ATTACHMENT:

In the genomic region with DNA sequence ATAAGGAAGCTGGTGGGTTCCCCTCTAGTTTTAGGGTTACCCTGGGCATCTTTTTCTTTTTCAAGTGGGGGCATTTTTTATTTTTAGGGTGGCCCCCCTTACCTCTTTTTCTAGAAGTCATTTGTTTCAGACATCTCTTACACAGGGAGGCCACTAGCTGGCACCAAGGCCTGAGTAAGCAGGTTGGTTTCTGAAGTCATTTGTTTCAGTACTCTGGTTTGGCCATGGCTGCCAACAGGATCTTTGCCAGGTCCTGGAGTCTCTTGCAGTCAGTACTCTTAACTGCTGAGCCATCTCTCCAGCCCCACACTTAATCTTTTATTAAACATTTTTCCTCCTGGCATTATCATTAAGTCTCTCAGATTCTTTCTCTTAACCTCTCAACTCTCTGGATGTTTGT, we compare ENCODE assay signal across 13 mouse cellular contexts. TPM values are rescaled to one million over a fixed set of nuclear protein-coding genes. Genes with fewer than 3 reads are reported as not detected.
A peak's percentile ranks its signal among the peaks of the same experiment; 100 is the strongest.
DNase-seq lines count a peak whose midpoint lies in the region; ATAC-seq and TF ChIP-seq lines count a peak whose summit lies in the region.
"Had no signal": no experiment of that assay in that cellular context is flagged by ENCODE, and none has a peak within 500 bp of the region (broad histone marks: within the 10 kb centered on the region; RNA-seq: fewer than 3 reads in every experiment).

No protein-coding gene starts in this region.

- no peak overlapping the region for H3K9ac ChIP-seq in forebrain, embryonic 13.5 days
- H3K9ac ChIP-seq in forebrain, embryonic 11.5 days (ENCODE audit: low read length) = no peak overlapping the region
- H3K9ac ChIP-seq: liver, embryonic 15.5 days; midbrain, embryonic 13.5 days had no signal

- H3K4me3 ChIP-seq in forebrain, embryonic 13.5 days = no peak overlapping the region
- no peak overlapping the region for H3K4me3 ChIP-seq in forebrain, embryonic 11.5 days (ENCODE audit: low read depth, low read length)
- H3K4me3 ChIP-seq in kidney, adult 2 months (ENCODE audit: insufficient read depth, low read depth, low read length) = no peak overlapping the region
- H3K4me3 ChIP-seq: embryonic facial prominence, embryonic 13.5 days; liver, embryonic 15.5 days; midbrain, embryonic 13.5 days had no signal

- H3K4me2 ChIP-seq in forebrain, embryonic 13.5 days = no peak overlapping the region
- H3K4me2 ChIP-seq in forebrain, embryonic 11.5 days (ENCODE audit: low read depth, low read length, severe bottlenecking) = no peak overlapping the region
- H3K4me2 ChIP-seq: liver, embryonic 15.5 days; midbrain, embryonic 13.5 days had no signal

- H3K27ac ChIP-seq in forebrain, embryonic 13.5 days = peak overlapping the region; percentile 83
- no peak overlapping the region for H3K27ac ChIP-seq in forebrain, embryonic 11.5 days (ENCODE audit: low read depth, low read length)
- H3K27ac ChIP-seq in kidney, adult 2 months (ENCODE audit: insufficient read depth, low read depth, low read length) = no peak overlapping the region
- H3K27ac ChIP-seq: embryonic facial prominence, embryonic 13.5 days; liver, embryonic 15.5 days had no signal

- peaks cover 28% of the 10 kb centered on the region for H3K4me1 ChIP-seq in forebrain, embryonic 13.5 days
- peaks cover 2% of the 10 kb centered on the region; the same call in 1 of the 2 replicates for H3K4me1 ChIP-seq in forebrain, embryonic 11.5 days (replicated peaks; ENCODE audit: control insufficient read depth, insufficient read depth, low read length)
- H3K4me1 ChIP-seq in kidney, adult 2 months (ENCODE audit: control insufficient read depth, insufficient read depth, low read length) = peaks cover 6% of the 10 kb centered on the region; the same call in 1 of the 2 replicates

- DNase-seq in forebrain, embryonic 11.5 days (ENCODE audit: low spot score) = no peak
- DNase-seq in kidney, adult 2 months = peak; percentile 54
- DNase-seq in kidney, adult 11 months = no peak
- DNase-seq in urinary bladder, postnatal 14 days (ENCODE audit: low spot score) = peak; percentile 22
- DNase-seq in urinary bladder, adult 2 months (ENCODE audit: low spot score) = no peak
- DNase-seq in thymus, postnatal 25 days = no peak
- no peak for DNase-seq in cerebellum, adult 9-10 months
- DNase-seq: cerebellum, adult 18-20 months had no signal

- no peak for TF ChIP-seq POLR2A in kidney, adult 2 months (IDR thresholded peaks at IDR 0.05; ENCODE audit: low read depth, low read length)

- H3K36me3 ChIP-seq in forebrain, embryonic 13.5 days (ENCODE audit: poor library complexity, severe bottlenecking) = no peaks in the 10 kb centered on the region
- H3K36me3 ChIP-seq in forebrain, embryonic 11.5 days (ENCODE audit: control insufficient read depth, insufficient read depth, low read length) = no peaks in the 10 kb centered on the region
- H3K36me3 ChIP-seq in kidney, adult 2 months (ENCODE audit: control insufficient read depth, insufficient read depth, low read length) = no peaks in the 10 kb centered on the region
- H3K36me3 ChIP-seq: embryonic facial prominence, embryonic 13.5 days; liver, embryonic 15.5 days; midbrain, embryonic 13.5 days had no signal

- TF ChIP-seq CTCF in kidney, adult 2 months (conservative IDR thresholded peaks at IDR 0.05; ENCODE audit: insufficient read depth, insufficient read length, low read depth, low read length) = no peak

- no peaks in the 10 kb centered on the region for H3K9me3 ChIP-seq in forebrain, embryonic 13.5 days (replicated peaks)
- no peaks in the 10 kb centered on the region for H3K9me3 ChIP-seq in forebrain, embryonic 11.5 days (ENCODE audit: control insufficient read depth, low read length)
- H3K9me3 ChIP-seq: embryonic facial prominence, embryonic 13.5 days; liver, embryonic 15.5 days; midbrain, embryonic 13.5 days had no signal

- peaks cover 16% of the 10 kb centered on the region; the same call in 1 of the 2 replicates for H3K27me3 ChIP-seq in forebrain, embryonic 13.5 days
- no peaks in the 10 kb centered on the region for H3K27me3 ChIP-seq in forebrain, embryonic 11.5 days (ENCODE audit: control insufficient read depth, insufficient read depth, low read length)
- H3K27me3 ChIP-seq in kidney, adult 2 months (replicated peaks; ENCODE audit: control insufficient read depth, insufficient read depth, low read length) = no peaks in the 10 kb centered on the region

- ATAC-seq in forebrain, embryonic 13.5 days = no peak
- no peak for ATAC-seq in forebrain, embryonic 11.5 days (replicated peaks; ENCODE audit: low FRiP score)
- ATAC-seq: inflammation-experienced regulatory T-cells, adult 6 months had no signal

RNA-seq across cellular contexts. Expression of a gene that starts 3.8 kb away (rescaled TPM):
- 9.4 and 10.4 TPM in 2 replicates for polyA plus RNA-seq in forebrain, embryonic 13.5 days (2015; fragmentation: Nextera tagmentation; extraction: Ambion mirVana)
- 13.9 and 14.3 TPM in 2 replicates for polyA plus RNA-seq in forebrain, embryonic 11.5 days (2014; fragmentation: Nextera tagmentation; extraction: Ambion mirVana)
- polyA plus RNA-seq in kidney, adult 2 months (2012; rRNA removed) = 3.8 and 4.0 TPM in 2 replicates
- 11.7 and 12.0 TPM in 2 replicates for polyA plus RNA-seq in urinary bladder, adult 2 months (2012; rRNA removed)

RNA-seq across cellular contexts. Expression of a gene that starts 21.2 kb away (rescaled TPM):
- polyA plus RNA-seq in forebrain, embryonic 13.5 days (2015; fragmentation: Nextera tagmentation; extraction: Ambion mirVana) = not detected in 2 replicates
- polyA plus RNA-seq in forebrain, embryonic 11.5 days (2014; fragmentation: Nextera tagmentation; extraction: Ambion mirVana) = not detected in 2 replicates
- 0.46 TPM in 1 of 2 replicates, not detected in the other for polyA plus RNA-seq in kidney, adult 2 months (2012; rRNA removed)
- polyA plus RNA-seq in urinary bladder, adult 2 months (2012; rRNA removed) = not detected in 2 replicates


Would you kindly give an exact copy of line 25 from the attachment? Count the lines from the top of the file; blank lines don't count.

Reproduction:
- DNase-seq in kidney, adult 11 months = no peak